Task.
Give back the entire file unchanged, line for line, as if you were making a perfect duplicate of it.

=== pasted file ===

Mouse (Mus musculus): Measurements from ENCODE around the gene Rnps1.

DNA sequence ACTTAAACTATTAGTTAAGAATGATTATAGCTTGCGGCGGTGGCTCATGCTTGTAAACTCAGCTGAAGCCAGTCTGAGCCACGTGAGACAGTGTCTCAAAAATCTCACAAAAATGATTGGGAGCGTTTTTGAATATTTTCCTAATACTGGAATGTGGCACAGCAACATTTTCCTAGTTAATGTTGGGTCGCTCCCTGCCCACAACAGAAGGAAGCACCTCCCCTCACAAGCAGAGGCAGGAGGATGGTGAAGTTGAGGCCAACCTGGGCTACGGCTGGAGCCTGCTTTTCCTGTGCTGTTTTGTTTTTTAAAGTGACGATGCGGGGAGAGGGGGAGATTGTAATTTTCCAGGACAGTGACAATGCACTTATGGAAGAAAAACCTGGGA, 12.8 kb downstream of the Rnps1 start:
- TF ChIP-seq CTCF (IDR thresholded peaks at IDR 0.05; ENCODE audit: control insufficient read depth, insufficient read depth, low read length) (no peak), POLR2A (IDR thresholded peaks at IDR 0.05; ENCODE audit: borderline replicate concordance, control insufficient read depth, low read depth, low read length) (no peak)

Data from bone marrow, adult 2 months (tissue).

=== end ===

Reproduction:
Mouse (Mus musculus): Measurements from ENCODE around the gene Rnps1.

DNA sequence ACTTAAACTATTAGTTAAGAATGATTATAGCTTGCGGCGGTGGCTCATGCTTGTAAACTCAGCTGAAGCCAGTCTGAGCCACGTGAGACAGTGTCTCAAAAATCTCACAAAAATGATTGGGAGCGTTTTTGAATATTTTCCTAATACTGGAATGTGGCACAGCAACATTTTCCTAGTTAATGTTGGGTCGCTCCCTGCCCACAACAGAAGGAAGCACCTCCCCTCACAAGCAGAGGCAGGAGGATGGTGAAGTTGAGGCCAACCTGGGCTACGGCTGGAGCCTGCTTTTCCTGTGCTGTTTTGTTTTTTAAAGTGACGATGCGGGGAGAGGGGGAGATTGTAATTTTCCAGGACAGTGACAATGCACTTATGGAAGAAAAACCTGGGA, 12.8 kb downstream of the Rnps1 start:
- TF ChIP-seq CTCF (IDR thresholded peaks at IDR 0.05; ENCODE audit: control insufficient read depth, insufficient read depth, low read length) (no peak), POLR2A (IDR thresholded peaks at IDR 0.05; ENCODE audit: borderline replicate concordance, control insufficient read depth, low read depth, low read length) (no peak)

Data from bone marrow, adult 2 months (tissue).